Faculty

Header Logo





Ingersoll Brooke Ingersoll
Associate Professor
Ph.D. Psychology - University of California, San Diego 2003
Masters Psychology - University of California, San Diego 1999
Bachelors Psychology and French - University of Michigan, Ann Arbor 1996
Primary Program: Clinical
105B Psychology
(517) 432-8412
ingers19@msu.edu


Research Statement
|

Dr. Ingersoll’s research focuses on the development, evaluation, and dissemination of social communication interventions for individuals with autism.  She also conducts research on the impact of ASD on the family and the broader autism phenotype.  A major emphasis of her current work is on the development of community-focused, parent-mediated interventions for young children with ASD.  



Related Research Websites
 description
The Autism Lab In typical development, social-communication skills emerge in a predictable pattern, with nonverbal skills, such as imitation and joint attention, preceding language development and theory of mind. In autism, these early, non-verbal social-communication skills are significantly impaired. Children with autism also experience delayed or deviant language and social-emotional development. We are interested in understanding the role that early non-verbal, social-communication deficits play in development of later emerging language and social impairments.


Research Publications    
  Title 
2012Ingersoll, B., Walton, K., Bonter, N., & Jelinek, S. (2012). A comparison of naturalistic behavioral and developmental, social-pragmatic interventions on language use and social engagement in children with autism. Journal of Speech, Language, and Hearing Research, 55, 1301-1313.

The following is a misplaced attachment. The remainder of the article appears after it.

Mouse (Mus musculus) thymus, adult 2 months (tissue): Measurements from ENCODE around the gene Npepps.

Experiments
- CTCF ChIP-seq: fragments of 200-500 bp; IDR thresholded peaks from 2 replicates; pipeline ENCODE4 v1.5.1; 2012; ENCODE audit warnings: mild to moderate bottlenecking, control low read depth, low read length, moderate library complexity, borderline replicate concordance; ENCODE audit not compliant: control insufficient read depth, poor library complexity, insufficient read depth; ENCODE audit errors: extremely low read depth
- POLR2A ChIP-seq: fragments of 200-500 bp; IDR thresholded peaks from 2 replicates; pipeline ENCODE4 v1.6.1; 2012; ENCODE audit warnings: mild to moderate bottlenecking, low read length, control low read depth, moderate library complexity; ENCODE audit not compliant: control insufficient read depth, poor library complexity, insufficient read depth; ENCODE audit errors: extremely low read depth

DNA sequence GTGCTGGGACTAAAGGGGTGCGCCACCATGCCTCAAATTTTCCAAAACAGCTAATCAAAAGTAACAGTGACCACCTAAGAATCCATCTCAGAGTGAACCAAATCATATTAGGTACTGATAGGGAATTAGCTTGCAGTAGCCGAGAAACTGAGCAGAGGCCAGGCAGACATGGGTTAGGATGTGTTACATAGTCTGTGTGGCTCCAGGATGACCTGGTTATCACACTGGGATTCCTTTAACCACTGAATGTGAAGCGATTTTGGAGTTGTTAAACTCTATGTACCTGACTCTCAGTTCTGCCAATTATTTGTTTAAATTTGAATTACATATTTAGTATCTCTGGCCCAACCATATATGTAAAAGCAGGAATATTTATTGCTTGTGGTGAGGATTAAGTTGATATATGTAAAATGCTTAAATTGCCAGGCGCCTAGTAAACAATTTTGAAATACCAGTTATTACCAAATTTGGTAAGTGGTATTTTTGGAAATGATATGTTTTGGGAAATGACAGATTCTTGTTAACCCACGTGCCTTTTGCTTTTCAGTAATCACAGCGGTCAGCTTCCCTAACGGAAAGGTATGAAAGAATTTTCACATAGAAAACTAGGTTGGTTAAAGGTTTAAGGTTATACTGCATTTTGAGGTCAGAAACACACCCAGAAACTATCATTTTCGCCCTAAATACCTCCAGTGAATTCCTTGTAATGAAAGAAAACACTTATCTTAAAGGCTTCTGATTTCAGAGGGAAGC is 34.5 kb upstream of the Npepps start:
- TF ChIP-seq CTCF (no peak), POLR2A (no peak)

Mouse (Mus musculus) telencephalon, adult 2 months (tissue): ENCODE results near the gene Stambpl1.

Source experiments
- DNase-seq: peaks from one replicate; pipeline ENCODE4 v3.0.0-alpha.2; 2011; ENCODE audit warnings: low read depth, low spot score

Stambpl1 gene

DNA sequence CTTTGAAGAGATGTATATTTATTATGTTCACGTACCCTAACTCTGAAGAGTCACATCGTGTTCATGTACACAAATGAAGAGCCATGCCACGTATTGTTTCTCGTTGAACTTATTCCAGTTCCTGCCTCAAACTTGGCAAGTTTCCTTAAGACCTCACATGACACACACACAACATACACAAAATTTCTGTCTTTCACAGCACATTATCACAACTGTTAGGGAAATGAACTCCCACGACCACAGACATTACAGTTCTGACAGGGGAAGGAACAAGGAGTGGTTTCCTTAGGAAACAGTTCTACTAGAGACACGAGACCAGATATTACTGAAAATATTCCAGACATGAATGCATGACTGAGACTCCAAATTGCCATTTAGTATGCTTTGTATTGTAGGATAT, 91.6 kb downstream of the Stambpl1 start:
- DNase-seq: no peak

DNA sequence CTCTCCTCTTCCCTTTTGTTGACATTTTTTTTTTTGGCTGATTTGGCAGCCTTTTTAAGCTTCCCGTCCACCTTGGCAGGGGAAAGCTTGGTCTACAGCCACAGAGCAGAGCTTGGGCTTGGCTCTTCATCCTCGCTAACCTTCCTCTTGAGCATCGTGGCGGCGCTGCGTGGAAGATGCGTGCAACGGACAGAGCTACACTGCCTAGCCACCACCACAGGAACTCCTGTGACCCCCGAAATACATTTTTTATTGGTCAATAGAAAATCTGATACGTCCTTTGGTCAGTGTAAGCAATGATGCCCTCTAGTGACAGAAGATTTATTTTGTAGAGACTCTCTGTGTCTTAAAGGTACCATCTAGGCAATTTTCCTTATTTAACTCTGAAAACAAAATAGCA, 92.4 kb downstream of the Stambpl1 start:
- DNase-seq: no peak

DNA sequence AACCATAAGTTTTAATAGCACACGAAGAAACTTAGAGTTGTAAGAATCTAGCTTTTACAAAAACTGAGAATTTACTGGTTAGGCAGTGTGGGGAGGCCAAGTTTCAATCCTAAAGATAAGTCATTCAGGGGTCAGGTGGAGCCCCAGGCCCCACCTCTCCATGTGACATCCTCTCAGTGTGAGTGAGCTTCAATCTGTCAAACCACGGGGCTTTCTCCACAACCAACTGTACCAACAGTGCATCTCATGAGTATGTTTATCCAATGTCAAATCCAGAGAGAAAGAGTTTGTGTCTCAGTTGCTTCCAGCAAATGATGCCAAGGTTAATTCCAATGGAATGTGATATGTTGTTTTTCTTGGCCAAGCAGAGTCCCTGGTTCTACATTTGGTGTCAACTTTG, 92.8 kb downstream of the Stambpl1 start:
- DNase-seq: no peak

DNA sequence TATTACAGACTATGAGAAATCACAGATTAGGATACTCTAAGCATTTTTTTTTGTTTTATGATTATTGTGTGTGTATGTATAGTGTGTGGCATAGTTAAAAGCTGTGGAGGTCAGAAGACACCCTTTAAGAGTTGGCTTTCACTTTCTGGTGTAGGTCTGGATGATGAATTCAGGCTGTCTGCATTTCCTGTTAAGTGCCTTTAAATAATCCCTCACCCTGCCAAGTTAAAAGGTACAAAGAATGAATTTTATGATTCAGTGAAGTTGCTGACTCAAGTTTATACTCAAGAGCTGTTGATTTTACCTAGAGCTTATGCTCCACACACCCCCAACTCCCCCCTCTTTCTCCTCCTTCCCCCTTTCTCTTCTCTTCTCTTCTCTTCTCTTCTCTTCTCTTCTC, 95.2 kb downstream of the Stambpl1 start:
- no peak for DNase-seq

2012Ingersoll, B. (2012). Brief Report: Effect of a focused imitation intervention on social functioning in children with autism. Journal of Autism and Developmental Disorders, 42, 1768-1773.
2012Walton, K. & Ingersoll, B. (2012). Evaluation of a sibling-mediated imitation intervention for young children with autism. Journal of Positive Behavior Interventions, 14, 241-253.
2011Ingersoll, B., Meyer, K., & Becker, M. (2011). Short Report: Increased rates of depressed mood in mothers of children with ASD associated with the presence of the broader autism phenotype. Autism Research, 4, 143-148.
2011Ingersoll, B. & Hambrick, D. Z. (2011). The relationship between the broader autism phenotype, child severity, and stress and depression in parents of children with autism spectrum disorders. Research in Autism Spectrum Disorders, 5, 337-344.
2011Ingersoll, B., Hopwood, C. J., Wainer, A., & Donnellan, M.B. (2011). A comparison of three self-report measures of the broader autism phenotype in a non-clinical sample. Journal of Autism and Developmental Disorder, 41, 1646-1657.
2011Ingersoll, B. & Meyer, K. (2011). Examination of correlates of different imitative functions in young children with autism spectrum disorders. Research in Autism Spectrum Disorders, 5, 1078-1085.
2011Ingersoll, B. & Meyer, K. (2011). Do object and gesture imitation skills represent independent dimensions in autism? Journal of Developmental and Physical Disabilities, 23, 421-431.
2011Wainer, A., Ingersoll, B., & Hopwood, C. J. (2011). The structure and nature of the broader autism phenotype in a non-clinical sample. Journal of Psychopathology and Behavioral Assessment, 33, 459-469.
2011Ingersoll, B. (2011). The differential effect of three naturalistic language interventions on language use in children with autism. Journal of Positive Behavior Interventions, 13, 109-118.